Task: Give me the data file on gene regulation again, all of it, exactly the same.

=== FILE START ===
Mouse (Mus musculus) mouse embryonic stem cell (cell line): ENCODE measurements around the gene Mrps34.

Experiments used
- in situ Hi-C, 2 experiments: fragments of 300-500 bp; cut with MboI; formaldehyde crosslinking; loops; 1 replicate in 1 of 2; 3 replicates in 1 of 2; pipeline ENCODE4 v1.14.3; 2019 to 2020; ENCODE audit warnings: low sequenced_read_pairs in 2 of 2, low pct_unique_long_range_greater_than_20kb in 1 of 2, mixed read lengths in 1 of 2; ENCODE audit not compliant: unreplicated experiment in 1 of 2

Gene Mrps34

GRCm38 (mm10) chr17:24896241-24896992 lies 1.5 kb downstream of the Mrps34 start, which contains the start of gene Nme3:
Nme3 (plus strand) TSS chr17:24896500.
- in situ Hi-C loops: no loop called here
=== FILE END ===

Mouse (Mus musculus) mouse embryonic stem cell (cell line): ENCODE measurements around the gene Mrps34.

Experiments used
- in situ Hi-C, 2 experiments: fragments of 300-500 bp; cut with MboI; formaldehyde crosslinking; loops; 1 replicate in 1 of 2; 3 replicates in 1 of 2; pipeline ENCODE4 v1.14.3; 2019 to 2020; ENCODE audit warnings: low sequenced_read_pairs in 2 of 2, low pct_unique_long_range_greater_than_20kb in 1 of 2, mixed read lengths in 1 of 2; ENCODE audit not compliant: unreplicated experiment in 1 of 2

Gene Mrps34

GRCm38 (mm10) chr17:24896241-24896992 lies 1.5 kb downstream of the Mrps34 start, which contains the start of gene Nme3:
Nme3 (plus strand) TSS chr17:24896500.
- in situ Hi-C loops: no loop called here